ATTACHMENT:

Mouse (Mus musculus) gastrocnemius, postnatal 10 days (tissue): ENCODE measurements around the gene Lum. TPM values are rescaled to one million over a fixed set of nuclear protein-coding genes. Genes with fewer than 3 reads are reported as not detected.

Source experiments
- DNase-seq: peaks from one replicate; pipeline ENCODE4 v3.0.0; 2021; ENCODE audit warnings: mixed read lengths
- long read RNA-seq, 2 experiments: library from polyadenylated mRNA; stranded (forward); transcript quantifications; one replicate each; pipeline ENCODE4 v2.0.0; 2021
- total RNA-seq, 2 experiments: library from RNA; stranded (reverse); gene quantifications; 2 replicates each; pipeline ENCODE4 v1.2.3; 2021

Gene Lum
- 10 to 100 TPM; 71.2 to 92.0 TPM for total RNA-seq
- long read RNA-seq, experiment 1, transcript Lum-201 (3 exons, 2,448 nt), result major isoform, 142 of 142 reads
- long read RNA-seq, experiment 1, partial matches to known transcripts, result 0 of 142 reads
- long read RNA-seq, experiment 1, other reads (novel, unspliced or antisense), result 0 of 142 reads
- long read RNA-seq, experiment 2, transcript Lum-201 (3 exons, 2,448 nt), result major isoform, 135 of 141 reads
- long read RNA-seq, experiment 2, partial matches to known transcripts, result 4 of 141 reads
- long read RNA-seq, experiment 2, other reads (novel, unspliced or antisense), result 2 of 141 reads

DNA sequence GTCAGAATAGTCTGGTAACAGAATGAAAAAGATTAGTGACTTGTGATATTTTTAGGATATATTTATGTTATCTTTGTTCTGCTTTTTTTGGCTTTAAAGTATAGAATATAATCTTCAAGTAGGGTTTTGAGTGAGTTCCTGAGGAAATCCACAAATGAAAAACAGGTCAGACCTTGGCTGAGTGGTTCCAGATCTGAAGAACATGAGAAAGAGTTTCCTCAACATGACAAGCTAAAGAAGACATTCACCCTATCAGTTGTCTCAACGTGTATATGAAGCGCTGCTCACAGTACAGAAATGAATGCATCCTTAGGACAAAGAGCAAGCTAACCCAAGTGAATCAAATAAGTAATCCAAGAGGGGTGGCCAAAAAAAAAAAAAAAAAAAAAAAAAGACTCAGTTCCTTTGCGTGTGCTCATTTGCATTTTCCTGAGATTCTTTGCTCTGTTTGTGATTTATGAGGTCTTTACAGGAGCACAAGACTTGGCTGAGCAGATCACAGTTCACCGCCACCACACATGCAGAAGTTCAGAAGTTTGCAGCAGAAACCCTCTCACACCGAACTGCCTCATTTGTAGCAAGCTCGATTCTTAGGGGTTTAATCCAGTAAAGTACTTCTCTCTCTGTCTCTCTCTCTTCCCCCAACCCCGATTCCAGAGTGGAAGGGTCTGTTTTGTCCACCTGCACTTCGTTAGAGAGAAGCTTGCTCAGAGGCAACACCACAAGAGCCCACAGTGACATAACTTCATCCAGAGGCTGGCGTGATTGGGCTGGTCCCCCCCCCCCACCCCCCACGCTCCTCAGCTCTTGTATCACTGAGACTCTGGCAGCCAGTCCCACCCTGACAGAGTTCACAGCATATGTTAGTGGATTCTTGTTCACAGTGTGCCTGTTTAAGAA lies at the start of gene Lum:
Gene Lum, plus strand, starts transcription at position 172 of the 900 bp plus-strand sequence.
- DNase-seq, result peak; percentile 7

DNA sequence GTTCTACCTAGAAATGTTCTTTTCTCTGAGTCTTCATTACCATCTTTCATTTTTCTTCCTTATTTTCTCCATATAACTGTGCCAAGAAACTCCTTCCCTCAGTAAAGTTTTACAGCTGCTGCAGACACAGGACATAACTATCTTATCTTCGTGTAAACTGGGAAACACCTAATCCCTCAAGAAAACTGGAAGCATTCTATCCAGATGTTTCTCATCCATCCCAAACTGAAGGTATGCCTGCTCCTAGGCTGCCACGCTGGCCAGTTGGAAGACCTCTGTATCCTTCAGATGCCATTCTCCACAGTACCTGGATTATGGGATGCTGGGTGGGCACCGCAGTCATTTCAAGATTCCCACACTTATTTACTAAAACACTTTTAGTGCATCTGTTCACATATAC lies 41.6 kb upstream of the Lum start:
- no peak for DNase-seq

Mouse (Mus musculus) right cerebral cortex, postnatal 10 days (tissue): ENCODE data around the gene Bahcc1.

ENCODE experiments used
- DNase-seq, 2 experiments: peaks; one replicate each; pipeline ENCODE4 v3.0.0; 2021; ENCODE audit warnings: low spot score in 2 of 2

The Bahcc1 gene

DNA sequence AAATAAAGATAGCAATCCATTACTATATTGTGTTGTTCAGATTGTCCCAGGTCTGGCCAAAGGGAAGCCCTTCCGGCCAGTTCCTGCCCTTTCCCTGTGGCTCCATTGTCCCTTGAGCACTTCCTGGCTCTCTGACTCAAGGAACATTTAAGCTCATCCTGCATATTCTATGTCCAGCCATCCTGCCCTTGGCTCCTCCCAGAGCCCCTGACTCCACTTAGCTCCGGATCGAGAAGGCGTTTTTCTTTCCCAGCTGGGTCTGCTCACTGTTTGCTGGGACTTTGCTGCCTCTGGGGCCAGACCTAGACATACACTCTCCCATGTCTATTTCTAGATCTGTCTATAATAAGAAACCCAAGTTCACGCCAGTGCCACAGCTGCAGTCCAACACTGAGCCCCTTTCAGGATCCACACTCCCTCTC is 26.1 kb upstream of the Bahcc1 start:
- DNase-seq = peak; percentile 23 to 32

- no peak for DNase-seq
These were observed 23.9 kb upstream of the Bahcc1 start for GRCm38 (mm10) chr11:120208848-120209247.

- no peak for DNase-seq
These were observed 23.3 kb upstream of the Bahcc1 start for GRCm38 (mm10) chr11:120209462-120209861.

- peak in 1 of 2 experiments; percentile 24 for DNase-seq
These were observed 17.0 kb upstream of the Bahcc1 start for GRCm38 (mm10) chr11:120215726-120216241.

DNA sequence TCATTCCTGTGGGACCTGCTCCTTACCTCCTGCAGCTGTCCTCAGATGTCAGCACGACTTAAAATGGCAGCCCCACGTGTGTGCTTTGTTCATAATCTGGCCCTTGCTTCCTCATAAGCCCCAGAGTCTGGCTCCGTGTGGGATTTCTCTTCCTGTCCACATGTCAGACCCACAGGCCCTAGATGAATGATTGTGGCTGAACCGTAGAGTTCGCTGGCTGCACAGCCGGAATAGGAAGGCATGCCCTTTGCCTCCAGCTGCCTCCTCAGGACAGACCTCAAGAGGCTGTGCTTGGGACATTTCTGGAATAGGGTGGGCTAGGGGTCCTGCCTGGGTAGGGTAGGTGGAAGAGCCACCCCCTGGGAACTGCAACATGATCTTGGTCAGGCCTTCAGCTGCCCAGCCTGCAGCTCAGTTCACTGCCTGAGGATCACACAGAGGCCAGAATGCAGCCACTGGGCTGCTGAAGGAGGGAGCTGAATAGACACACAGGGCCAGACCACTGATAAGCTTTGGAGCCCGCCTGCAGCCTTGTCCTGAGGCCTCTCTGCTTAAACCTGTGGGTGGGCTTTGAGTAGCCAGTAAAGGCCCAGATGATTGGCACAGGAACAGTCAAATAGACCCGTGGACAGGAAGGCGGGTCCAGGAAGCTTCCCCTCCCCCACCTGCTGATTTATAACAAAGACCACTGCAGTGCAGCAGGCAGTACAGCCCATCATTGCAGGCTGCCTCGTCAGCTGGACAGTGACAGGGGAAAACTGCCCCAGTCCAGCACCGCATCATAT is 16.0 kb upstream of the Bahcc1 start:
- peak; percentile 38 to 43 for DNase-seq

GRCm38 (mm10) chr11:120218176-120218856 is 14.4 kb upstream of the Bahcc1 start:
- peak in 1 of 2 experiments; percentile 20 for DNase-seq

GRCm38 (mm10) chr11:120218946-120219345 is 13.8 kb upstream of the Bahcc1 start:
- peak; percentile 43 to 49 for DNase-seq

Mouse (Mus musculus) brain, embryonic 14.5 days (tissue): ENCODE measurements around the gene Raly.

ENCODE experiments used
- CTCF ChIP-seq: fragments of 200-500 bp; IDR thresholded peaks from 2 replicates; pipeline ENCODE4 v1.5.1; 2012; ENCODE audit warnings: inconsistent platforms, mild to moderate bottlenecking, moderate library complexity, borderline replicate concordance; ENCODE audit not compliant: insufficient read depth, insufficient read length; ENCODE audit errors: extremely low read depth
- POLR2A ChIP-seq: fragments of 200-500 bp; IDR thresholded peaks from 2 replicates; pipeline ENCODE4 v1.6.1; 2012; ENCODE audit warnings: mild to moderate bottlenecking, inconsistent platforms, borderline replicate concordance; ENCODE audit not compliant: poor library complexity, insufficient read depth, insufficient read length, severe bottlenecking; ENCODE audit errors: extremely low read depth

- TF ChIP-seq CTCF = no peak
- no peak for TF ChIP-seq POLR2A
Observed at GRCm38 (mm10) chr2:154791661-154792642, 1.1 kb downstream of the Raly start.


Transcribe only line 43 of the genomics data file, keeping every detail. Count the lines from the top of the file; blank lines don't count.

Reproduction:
Observed at GRCm38 (mm10) chr2:154791661-154792642, 1.1 kb downstream of the Raly start.